That was absolutely a case of racial profiling for a young Asian man. But I felt like a lot of Asian leftists didn’t pick up on the case because they felt like it was an exceptional case. That’s another way that it hurts, that people don’t see that actually we have to deal with racism, and I feel like people internalize that.
But, if you actually dig, I have friends in Michigan, who were like, “You know, there was a young Hmong American man, Chonburi Xiong, who got even less attention than Fong Lee, who was similarly racially profiled and killed by police.” Even though we keep finding these examples of Asian Americans being racially profiled the way other young men of color do, somehow people don’t take it seriously because they just think it’s not a big issue for us. For whatever reason, this model minority thing becomes so deep, and internalized, that we don’t take our own issues very seriously.
Along those lines, and in relation to your poem “For Colored Boys in Danger Of…,” how would you explain the mainstream media’s silence on cases in which men of color are targeted? I feel like the opposite is true for women of color, where it’s actually just as oppressive in that it’s pretty much always talking about victimization.
I guess our dialogue is still very fiercely gendered. I want to be very careful here. I would in no way ever suggest that women have it easier than men. But I think that you are on to something in terms of how the discussion on how these types of things is very much racialized and gendered. It’s almost like, in order to have a meaningful dialogue about people who suffer, you have to make them a victim before they’re sympathetic. In a way, because we’re kind of used to seeing women as victims, especially among the left, it’s almost like a lot of that conversation can happen. Whereas I feel like, with men, we should have these discussions whether the women or the men are victims or not. Even with the Fong Lee case, they keep alleging that Fong Lee was in a gang. Even if he was in a gang, so what? Even if he was in a gang, he shouldn’t have been shot and killed by this police officer. But I feel like the way that we talk about it, it kind of insists on this victimization before we can have sympathy. And I feel like that’s very gendered, and that’s very racialized.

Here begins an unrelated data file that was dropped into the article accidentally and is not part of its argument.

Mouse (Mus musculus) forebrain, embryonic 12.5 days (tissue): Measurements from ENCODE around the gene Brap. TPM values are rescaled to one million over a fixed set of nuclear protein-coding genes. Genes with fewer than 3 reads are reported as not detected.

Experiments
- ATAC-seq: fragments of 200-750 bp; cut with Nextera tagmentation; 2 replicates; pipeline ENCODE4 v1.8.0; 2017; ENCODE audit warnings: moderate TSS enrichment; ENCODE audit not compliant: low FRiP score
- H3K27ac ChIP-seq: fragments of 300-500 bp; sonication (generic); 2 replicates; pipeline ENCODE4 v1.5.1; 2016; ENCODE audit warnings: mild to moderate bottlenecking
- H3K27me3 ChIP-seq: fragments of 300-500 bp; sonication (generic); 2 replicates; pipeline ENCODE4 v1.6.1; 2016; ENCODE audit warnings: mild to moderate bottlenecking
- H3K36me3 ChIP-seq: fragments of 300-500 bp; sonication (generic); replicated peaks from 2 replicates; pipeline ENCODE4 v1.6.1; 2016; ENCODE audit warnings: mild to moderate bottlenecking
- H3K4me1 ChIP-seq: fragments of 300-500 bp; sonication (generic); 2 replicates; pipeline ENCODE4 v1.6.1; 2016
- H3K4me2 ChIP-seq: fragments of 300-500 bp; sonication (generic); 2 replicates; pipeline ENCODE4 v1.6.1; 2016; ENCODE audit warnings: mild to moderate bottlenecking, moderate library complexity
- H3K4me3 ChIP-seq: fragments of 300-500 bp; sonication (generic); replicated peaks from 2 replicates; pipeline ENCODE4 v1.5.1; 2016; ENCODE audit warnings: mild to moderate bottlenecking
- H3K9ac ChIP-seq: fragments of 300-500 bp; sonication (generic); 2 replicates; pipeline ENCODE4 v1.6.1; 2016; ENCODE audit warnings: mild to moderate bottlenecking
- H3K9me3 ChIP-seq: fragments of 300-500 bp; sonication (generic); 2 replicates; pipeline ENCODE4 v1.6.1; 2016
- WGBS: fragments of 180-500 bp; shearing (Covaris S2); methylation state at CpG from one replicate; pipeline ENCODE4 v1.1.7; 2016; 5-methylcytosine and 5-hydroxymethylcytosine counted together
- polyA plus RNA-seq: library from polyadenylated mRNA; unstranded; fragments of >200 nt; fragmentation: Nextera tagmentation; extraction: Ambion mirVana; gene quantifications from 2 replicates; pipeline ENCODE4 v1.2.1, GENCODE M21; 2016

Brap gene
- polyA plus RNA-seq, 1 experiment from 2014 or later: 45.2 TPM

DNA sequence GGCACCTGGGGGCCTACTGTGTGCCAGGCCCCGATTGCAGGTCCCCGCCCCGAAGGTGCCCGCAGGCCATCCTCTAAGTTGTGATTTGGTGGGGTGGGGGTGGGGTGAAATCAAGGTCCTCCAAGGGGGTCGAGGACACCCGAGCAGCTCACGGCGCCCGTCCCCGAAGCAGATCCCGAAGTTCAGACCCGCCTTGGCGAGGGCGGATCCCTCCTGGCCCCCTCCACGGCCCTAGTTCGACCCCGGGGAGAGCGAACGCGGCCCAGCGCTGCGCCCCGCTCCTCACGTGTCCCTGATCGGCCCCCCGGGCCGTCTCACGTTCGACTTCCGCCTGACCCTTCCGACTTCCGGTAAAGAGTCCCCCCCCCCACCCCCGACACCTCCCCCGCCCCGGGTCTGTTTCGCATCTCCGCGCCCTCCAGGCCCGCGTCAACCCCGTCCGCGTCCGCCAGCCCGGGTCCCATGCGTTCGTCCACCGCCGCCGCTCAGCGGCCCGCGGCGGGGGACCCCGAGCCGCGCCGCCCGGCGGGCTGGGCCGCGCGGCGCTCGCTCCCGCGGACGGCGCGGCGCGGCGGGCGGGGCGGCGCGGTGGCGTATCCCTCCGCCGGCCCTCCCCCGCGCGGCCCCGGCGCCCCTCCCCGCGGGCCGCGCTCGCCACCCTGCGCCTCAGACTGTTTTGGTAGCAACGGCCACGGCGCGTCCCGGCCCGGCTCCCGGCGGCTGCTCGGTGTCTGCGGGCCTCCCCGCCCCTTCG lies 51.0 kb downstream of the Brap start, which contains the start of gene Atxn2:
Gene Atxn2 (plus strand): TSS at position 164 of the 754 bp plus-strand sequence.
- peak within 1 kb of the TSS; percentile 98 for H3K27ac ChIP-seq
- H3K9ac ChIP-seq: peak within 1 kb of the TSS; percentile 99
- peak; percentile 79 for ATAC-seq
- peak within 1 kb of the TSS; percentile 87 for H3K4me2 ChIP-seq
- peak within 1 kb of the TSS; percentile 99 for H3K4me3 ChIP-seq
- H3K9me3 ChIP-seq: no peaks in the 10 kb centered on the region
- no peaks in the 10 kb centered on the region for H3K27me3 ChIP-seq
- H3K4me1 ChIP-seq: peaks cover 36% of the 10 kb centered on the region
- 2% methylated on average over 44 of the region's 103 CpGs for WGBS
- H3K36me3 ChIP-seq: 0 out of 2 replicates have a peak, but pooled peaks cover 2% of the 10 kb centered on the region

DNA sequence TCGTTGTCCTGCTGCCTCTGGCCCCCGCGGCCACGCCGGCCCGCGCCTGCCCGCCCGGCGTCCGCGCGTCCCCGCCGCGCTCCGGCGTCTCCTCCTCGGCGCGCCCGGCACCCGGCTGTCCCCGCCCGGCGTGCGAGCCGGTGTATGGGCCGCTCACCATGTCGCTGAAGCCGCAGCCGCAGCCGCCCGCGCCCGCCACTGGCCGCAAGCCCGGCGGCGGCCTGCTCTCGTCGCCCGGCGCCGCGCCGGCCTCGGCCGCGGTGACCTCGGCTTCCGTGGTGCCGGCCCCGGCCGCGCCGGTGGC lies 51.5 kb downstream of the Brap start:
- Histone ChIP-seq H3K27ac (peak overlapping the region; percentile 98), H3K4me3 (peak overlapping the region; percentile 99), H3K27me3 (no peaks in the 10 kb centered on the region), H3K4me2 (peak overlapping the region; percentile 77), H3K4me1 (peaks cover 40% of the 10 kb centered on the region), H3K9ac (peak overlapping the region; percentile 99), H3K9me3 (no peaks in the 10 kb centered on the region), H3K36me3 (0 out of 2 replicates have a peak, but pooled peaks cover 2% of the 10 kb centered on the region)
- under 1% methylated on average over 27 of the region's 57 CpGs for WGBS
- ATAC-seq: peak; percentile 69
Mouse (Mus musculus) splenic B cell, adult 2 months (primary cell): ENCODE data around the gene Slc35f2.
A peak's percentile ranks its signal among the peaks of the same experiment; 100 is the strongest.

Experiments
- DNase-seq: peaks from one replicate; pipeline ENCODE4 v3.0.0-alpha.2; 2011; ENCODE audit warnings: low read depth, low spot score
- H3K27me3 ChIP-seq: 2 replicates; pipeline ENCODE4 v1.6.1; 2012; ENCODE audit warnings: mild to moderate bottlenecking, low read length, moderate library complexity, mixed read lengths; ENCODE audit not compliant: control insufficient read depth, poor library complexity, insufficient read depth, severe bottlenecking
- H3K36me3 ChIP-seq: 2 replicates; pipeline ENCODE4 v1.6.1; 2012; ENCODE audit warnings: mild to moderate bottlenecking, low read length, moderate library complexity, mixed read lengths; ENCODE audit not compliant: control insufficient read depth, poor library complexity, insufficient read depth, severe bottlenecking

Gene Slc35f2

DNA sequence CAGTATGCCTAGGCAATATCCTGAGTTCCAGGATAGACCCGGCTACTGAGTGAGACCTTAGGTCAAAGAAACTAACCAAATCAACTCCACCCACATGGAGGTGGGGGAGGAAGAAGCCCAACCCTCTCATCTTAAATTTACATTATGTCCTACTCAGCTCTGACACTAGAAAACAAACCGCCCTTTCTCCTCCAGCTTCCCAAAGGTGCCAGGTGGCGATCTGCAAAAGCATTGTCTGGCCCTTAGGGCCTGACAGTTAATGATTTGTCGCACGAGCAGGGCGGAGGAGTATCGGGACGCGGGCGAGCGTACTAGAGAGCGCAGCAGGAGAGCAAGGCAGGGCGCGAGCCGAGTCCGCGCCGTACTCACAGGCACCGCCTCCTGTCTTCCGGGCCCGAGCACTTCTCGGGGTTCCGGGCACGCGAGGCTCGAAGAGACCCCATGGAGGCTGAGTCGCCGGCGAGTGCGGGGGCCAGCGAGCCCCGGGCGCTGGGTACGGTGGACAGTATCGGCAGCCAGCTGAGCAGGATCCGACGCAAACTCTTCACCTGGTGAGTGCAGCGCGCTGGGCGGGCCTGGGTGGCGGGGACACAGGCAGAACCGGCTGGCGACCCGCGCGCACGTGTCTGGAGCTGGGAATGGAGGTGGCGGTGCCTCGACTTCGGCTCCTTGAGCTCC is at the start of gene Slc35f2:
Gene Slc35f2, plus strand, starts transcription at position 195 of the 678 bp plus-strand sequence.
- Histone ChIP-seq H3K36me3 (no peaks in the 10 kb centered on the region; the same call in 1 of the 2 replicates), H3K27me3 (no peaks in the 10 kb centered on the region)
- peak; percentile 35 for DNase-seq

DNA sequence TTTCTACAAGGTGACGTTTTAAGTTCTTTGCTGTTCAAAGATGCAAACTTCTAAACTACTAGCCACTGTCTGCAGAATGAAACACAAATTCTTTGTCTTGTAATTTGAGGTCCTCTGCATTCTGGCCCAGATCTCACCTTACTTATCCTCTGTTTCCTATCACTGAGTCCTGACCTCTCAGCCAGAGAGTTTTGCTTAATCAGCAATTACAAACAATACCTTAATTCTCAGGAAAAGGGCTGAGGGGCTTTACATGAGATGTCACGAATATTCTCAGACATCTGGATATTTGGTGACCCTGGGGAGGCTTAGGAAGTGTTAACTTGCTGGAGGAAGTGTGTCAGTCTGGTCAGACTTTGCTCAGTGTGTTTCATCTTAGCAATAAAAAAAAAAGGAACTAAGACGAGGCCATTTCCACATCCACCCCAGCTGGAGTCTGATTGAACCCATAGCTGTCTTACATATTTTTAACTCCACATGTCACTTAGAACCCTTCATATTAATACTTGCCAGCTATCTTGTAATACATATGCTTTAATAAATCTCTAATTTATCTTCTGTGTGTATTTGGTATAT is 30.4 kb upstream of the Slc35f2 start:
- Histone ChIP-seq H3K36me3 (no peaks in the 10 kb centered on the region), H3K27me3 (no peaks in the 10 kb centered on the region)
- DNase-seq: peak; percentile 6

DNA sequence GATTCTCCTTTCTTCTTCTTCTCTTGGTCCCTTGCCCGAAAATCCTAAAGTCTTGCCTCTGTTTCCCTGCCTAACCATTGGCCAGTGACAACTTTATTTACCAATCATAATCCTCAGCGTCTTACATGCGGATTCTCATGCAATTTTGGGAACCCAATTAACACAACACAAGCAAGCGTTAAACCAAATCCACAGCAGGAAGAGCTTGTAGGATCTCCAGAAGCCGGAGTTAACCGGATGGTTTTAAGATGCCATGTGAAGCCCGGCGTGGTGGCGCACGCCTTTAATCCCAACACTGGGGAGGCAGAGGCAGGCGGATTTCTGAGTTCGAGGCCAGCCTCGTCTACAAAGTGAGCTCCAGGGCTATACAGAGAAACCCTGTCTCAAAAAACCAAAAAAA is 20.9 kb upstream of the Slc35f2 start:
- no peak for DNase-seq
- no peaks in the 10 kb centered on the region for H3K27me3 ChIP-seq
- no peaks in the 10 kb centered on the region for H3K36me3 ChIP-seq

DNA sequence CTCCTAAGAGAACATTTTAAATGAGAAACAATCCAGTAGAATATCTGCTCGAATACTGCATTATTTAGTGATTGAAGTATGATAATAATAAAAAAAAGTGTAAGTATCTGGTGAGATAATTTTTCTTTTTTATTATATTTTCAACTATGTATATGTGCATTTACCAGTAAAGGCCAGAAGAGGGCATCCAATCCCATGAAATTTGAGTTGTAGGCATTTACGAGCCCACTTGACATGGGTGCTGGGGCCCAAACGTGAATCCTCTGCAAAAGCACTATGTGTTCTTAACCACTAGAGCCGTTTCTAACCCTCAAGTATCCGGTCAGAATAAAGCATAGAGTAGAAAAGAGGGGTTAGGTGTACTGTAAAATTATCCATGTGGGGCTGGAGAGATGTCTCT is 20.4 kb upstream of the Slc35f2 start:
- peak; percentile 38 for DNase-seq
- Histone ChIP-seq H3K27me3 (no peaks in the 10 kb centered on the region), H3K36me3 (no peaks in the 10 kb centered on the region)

I saw that you recently contributed to the Shattered exhibit at the Museum of Chinese in America. How was the experience of creating a comic character different from creating a character in one of your fictional poems? Could you tell us a bit about your character?
The two characters I created for Shattered are a Vietnamese American man and a Vietnamese American woman. With fiction you have a lot more room. You can take your time, whereas poetry is all about brevity. It’s all about compacting a lot of images and story into one line. So one line can carry three or four pages of prose. With poetry, sometimes you kind of tease that thing, but then basically that’s all you got. You can tease, and you can hope that people make the leap, but you have to take your chances. Whereas, creating the comic book character, which was based on a short story… I get to keep going. There’s more room; I get to play and create and flesh out the character more.
So do you think you’ll be doing any fiction or prose writing anytime soon?
Well, that short story, I’m actually toying with it and trying to turn it into a full-length novel. It’s a Vietnamese American post-apocalyptic zombie short story. So, we’ll see.
Short URL: http://www.ourchinatown.org/?p=12502